Norway's beatiful fjords
Norway has many fjords – and long fjords. The world's second longest fjord, Sognefjord, is over 20 kilometres long and 1,308 metres deep. The Norwegian word fjord means "where you cross" and has crossed over into many other languages including English.
It was warm on the sunny slopes, and it was even possible to grow heat-loving plants such as tomatoes and apricots here. There were salmon in the fjord, and further inland there was room for sheep and goats. Parents had to resign themselves to tying very young children with ropes when they were playing to ensure that they did not fall off the cliff.
In summer and autumn, the trip to Geiranger departs from Ålesund on the northbound voyage.
Trollfjorden (The Trollfjord)
Inside, the fjord widens so that the ship can turn around and sail out again. You can think about the great battle that took place in the fjord in 1890. The fjord was full of fish. The large steamboats closed off the fjord and locked in the wealth, while the fishermen in the smaller boats were locked out. It ended with a battle that has entered into both Norwegian literature and art. And then the battle cry rang out between the steep mountainsides without fear of waking the trolls who gave the fjord its name...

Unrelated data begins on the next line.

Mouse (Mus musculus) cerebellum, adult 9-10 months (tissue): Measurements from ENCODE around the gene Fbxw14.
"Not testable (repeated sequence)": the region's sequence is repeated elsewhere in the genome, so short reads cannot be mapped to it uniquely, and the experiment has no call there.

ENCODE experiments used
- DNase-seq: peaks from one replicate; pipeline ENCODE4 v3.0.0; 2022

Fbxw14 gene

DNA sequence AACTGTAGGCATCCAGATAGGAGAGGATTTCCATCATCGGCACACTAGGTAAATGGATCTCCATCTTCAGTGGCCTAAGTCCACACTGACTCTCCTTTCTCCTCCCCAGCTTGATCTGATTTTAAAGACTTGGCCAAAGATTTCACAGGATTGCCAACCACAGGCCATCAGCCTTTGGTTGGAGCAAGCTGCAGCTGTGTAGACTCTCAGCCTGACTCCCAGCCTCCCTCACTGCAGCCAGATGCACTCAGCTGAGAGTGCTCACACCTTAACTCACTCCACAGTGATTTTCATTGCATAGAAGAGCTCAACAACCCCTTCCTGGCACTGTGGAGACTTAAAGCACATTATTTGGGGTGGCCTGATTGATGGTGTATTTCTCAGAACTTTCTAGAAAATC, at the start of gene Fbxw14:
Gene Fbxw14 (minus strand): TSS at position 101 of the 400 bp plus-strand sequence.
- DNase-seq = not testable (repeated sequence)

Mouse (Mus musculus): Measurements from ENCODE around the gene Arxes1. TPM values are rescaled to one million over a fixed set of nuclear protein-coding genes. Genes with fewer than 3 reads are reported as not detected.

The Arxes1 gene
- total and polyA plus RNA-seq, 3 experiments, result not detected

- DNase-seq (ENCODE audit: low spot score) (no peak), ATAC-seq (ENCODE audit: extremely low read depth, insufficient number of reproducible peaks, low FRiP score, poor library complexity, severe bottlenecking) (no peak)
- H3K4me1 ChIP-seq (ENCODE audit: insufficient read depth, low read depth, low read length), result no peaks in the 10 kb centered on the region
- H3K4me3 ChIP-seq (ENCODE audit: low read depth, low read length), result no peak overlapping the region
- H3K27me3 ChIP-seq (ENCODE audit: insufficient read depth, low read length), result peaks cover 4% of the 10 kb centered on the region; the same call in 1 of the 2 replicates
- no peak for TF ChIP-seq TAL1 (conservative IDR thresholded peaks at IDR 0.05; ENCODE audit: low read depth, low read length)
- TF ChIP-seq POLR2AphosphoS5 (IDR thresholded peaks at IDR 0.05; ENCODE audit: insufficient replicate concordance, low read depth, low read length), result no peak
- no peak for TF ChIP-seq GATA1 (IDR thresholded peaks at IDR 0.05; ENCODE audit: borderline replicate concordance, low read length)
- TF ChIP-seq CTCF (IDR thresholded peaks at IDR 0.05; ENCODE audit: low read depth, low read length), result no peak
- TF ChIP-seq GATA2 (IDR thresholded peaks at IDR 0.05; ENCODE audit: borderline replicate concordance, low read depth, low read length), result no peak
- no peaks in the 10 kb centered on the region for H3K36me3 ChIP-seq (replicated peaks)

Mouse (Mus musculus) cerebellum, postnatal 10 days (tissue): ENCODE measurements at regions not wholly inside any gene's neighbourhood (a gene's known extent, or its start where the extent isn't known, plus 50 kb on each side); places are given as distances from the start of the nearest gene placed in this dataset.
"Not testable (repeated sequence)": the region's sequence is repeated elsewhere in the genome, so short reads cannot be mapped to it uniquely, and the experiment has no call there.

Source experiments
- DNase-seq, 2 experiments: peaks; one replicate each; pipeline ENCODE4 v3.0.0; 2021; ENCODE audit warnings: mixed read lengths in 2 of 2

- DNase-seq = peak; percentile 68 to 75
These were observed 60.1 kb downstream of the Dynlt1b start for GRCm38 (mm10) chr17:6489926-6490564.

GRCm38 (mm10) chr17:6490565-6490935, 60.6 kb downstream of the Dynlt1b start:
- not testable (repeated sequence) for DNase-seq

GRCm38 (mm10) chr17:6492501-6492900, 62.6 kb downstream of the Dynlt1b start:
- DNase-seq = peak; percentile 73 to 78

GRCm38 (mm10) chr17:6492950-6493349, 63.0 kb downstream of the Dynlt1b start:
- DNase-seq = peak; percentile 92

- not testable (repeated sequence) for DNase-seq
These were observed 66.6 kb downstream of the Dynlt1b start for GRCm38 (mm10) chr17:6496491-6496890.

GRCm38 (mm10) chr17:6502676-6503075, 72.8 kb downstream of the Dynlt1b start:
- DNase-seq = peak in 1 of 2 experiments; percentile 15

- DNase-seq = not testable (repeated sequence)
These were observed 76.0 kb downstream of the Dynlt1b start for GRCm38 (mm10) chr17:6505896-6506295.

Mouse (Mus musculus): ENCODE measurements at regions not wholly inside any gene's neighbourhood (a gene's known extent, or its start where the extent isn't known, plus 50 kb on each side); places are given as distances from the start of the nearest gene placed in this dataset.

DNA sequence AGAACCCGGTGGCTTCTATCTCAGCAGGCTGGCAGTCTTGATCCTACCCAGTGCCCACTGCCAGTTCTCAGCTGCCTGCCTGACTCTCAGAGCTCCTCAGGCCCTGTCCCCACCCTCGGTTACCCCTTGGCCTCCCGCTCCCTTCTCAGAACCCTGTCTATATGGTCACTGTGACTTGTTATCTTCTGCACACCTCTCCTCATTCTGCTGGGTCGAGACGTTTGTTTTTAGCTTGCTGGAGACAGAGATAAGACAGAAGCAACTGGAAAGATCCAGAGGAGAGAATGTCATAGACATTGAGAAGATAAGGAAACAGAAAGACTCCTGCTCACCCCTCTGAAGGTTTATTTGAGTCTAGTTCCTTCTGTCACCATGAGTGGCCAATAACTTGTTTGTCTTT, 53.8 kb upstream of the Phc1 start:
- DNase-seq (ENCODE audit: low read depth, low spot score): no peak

The Trollfjord flows into the Raftesundet Strait on the voyage between Svolvær and Stokmarknes. Visits to the Trollfjord may be cancelled in bad weather if there is a risk of avalanches or similar.